Grabbing the Gusto

Deirdre Reid – Freelance Writer & Home Cook

This corn casserole is great in any season with fresh or frozen corn. Serve alongside Mexican or Tex-Mex dishes. It’s even good for breakfast.


Here I am posting a corn recipe in the winter, what’s up with that? I know, I know, but I made this again the other night and it’s so good, I can’t put it off until fresh corn is back in season. And frozen corn is always in season at the supermarket so here you go.

The original recipe called for jarred Alfredo sauce. Sorry, but yuck. Call me a snob but I don’t like jarred sauces – too much sugar, not enough fresh-tasting flavor plus god only knows what else is in there.

Instead, I made a white sauce with Parmesan – close enough and easy enough. I also substituted feta cheese for cotija cheese. Next time I make this, I’ll add about 1/3 cup of diced red bell pepper to the onion for a pop of red in the final dish. I didn’t have any cilantro — a sprinkling of green would have been nice too.

Mexican Corn Casserole

You’ll need a large oven-safe pan, small saucepan

  • 2 tablespoons butter and/or olive oil
  • 2/3 cup diced yellow onion
  • 4 cobs of fresh sweet corn (or 2-1/2 cups frozen corn)
  • 4 oz. can diced green chiles
  • 2 tablespoons butter
  • 2 tablespoons flour
  • 1-1/4 cups milk
  • 1/2 cup Parmesan cheese
  • 1 teaspoon cumin
  • 1/2 teaspoon smoked paprika
  • Salt and pepper, to taste
  • 1/3 cup grated feta cheese
  • Optional: feta cheese, chopped fresh cilantro and chili powder for garnish

Preheat oven to 400. In a large oven-safe pan, melt the butter (and/or heat up the oil) over medium-low heat. Cook the onion in butter for 5 minutes. While that’s cooking, cut fresh corn off the cob (or thaw frozen corn) and use the back of the knife to scrape out the milk. Once the onion is tender, add corn to the pan along with the green chiles. Cook another 3 minutes.

Meanwhile, melt 2 tablespoons of butter in a sauce pan over medium heat. Stir in the flour. Let the flour cook until it’s pasty and takes on some color, but don’t let it brown – that will take about 2 minutes. Slowly whisk in the milk and bring the mixture to a simmer. Season with salt and pepper, lower the heat and continuing cooking for a few minutes or until the sauce thickens. Take off the heat and stir in the Parmesan cheese.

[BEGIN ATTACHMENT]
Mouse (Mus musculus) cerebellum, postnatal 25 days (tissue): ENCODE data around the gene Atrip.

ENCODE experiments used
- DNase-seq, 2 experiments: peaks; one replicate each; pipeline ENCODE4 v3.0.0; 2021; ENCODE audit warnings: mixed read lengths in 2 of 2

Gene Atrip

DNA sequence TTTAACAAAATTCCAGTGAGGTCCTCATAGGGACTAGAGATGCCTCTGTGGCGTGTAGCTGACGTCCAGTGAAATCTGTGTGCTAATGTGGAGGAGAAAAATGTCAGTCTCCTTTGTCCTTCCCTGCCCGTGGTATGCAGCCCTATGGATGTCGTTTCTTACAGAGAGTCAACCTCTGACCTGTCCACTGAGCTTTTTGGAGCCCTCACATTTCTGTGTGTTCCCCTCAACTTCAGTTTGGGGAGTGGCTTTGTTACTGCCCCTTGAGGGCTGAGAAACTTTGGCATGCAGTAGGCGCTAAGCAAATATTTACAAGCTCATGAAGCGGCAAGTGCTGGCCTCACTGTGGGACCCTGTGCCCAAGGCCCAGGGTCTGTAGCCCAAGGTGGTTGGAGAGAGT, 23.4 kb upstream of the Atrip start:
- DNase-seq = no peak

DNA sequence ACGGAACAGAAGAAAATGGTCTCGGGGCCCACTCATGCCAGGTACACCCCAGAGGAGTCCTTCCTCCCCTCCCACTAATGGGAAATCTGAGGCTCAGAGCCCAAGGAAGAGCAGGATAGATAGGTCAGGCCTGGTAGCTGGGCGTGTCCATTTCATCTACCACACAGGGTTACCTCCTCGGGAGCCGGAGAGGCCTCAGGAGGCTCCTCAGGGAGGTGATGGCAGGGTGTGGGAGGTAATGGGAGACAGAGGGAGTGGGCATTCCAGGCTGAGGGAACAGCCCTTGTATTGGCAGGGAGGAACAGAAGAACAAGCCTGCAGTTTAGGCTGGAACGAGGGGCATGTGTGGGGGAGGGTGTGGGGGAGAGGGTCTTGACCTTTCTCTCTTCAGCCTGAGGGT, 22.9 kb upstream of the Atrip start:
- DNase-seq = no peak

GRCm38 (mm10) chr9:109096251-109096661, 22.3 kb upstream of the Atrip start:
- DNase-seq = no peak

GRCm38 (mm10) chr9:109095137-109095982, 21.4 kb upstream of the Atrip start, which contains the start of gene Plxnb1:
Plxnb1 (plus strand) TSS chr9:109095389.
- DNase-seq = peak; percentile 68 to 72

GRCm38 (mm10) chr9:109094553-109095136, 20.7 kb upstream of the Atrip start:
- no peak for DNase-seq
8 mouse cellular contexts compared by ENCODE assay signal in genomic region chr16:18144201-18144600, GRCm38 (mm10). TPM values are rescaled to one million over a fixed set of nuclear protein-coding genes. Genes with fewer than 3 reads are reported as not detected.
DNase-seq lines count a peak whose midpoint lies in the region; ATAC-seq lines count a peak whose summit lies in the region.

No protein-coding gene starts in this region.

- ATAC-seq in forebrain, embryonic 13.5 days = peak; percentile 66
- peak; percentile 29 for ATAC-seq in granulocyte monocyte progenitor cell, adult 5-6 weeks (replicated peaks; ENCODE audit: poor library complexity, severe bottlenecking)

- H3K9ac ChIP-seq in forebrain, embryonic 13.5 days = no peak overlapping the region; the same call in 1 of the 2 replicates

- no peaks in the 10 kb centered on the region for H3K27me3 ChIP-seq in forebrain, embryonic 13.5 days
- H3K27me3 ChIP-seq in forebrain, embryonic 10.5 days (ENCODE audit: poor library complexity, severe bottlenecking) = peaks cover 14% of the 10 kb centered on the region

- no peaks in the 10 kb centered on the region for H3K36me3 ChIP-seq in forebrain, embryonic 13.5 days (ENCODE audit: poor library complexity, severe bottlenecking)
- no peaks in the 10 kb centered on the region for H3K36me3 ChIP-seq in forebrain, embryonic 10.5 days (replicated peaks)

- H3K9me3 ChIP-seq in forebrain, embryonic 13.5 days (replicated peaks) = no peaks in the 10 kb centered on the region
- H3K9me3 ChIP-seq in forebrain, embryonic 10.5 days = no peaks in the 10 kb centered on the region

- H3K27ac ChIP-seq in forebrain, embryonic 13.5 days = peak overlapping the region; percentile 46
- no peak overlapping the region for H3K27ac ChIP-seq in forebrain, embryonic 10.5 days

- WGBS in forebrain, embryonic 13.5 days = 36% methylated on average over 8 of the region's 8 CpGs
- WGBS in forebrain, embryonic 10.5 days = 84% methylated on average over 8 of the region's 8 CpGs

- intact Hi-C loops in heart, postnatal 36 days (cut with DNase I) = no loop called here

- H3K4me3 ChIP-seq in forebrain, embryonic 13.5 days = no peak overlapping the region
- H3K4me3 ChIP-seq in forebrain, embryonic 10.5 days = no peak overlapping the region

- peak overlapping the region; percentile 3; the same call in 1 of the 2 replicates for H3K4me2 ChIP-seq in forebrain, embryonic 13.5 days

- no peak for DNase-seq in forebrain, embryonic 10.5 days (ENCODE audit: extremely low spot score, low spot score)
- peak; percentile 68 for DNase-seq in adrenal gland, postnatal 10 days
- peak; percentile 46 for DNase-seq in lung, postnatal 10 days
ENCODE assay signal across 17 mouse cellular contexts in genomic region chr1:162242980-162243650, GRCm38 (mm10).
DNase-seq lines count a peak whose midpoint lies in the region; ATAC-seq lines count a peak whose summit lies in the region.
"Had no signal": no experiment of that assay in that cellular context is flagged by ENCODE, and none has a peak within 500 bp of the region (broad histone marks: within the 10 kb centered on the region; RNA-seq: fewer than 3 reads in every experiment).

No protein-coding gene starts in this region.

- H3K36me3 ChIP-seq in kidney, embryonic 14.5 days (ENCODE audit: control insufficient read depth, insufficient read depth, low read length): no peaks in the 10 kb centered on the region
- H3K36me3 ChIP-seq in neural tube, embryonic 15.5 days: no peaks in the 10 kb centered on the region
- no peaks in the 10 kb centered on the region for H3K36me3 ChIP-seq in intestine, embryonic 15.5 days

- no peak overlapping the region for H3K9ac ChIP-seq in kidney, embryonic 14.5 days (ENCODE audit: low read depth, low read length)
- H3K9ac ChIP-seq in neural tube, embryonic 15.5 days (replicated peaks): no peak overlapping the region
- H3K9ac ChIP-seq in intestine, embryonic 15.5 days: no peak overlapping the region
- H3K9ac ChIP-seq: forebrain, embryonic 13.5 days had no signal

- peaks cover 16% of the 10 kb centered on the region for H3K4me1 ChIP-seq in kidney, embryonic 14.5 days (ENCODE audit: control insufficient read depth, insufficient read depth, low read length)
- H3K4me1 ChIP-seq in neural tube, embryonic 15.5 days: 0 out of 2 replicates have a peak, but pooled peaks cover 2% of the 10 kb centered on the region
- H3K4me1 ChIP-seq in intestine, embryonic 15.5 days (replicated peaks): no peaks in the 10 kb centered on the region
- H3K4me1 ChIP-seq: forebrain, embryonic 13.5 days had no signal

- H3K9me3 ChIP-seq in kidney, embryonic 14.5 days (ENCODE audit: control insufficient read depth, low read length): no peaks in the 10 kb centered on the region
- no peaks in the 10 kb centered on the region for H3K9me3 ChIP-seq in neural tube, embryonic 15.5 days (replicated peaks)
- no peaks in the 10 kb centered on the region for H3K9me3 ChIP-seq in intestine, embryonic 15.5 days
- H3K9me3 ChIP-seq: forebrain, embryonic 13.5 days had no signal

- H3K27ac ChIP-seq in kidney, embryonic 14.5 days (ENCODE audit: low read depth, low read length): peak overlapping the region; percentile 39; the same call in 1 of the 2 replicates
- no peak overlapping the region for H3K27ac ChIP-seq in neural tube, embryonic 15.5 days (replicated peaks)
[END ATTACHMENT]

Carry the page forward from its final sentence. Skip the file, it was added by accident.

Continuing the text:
Stir the white sauce, cumin, smoked paprika, salt, pepper and the feta cheese into the corn mixture. Smooth out the top and clean off the sides. Bake for 20 minutes until bubbly and just coloring on the top. When it’s done, if you wish, top with more feta cheese, cilantro and a sprinkling of chili powder.

Adapted from Mexican Street Corn Casserole, Lauren’s Latest.


If you suffer from samhainophobia, continue reading at your own risk.

history of Halloween

Halloween’s Celtic beginning

Samhain (pronounced SOW-in) was an ancient Celtic harvest festival celebrating the beginning of a new year before the dark of winter set in. The Celts believed the ghosts of the dead returned to earth on October 31, the eve of the new year.

Some of these ghosts came back to damage crops and cause other mayhem. In an attempt to appease them, the Celts lit huge bonfires in which they sacrificed crops and animals. They wore costumes made of animal heads and skins to avoid detection by the restless ghosts and demons.

Friendlier spirits also visited during the night. The Celts set places at their table for these dead relatives and friends. They also left treats for them on their doorsteps and along the sides of the road.

The Celts believed the boundaries between the worlds of the living and dead were more permeable during Samhain, so it was a good time for the Druids (Celtic priests) to make predictions about the future. This tradition of fortune-telling remained even after the Romans took over Celtic lands.

Predicting the future

Like they did in other conquered lands, the Romans craftily combined Celtic traditions, like Samhain, with their own, in this case, a celebration of Pomona, the Roman goddess of fruit, trees and fertility.

A new fortune-telling tradition began around Pomona’s symbol, the apple. During the annual harvest festival once known as Samhain, young people bobbled for apples floating in water. The first person to bite into one would be the next person to get married.

All kinds of superstitions about the future became popular Halloween traditions. Scottish girls searched for images of their future husband in wet sheets hung in front of the fire. Others believed they would see their future husband’s face in a mirror if they looked in one while walking downstairs at midnight on Halloween.

Many of these fortune-telling traditions came over to America with Irish and Scottish immigrants. In Scotland, girls used cabbage stumps and apple pairings to predict the identity of their future husbands. In America, this tradition morphed into a Halloween activity loved by some little boys and girls (guilty!) of throwing cabbage and other rotten vegetables at each other.

history of Halloween - jack o'lanterns all over


Today’s pumpkin mania can be blamed on an old Irish folktale about a man named Stingy Jack. Jack played a lot of tricks on the devil, like getting the devil to pay for his drinks or climb trees to pick fruit for him. Jack always managed to avoid punishment by tricking the devil into promising he wouldn’t claim his soul.